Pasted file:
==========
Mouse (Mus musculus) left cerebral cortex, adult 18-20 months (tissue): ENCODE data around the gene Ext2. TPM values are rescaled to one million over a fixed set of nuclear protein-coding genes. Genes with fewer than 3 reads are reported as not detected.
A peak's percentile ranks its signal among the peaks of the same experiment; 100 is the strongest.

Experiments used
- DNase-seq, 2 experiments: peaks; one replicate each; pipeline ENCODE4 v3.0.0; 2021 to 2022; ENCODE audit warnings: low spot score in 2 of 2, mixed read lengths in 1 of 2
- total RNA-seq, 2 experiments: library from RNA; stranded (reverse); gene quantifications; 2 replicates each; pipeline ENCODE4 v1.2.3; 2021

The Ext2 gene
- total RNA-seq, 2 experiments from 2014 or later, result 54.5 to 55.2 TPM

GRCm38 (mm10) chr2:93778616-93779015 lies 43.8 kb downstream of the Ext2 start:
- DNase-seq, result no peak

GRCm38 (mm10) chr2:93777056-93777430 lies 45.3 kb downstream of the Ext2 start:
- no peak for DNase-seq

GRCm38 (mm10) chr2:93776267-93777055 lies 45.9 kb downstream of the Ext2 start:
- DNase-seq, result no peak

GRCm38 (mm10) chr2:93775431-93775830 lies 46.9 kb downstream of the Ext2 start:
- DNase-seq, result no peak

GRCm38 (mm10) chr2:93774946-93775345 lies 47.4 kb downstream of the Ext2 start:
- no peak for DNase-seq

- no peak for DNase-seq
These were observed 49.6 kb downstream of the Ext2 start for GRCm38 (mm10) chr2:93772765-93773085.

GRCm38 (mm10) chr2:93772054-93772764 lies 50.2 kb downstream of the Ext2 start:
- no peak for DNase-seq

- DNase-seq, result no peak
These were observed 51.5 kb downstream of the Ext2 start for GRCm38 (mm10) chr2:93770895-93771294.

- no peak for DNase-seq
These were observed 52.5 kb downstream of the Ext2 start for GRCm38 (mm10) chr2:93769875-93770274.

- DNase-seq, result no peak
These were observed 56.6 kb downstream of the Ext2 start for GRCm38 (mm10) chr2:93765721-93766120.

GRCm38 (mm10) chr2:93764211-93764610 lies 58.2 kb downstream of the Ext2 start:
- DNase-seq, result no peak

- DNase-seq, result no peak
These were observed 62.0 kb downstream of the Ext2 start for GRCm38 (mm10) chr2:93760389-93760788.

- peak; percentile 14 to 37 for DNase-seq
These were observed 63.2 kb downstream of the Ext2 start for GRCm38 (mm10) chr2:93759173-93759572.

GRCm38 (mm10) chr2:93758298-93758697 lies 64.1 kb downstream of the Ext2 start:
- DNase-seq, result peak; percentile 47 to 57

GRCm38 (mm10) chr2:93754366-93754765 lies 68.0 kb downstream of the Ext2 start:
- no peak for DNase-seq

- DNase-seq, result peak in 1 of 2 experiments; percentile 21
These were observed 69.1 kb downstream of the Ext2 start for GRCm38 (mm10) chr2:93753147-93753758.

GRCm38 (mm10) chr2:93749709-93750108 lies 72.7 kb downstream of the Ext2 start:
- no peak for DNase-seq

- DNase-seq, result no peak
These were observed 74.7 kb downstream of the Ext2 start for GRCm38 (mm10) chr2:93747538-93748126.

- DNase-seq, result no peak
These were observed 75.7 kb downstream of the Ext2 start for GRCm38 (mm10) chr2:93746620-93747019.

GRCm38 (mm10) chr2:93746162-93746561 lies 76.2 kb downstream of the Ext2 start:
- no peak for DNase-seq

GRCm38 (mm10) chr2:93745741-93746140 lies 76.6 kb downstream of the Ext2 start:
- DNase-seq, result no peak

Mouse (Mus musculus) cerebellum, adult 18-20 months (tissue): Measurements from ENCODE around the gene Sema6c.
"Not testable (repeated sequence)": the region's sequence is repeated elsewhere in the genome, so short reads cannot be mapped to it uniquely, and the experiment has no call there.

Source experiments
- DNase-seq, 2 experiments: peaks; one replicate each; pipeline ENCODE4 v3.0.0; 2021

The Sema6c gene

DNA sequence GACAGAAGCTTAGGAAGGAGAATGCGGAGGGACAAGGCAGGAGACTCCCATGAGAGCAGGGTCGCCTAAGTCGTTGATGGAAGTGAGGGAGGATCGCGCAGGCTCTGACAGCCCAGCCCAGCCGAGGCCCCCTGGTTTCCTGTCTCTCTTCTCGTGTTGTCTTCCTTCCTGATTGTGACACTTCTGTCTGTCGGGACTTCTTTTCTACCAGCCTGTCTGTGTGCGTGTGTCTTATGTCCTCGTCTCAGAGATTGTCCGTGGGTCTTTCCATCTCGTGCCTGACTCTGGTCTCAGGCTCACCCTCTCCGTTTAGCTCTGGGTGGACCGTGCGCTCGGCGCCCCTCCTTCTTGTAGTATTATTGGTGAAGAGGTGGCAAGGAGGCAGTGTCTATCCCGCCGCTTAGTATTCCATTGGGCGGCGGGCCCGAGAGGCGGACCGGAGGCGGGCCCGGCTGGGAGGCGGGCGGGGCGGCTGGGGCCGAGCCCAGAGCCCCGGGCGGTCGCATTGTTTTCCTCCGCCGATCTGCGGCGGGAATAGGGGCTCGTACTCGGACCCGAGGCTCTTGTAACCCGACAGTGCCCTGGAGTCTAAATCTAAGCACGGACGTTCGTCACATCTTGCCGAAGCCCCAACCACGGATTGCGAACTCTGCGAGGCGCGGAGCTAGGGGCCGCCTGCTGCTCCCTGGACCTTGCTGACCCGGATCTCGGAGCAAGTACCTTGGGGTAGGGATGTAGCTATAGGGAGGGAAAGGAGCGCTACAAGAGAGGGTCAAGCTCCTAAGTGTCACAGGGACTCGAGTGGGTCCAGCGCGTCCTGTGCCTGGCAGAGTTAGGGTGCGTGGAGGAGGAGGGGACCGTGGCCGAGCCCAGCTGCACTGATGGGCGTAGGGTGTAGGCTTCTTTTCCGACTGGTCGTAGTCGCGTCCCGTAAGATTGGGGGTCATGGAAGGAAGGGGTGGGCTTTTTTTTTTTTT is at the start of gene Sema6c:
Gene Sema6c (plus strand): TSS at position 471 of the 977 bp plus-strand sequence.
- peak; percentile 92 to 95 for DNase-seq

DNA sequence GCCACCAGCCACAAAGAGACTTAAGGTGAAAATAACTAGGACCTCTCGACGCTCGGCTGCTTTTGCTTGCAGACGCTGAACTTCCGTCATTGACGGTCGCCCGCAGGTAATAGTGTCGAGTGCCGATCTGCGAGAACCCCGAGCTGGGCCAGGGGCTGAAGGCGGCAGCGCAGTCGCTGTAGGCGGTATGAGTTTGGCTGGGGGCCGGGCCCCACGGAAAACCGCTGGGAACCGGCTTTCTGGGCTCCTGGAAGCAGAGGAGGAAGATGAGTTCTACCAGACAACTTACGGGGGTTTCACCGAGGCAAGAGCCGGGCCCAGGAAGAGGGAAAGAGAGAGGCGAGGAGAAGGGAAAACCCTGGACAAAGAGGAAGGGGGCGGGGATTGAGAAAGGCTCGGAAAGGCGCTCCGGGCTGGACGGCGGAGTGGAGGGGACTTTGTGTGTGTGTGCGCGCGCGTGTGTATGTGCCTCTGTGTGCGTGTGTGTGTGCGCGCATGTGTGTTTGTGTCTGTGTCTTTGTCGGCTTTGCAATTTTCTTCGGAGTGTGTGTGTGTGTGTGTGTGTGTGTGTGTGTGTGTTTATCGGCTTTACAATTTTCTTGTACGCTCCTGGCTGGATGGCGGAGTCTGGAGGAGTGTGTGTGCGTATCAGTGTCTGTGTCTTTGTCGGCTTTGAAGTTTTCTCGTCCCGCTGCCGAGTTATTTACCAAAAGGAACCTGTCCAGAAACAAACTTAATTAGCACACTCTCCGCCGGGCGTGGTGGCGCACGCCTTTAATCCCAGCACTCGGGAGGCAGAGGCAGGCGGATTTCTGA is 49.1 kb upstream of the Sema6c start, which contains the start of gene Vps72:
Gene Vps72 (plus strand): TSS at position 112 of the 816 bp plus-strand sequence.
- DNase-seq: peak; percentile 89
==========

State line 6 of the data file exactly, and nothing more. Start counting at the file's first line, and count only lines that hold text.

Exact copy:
The Ext2 gene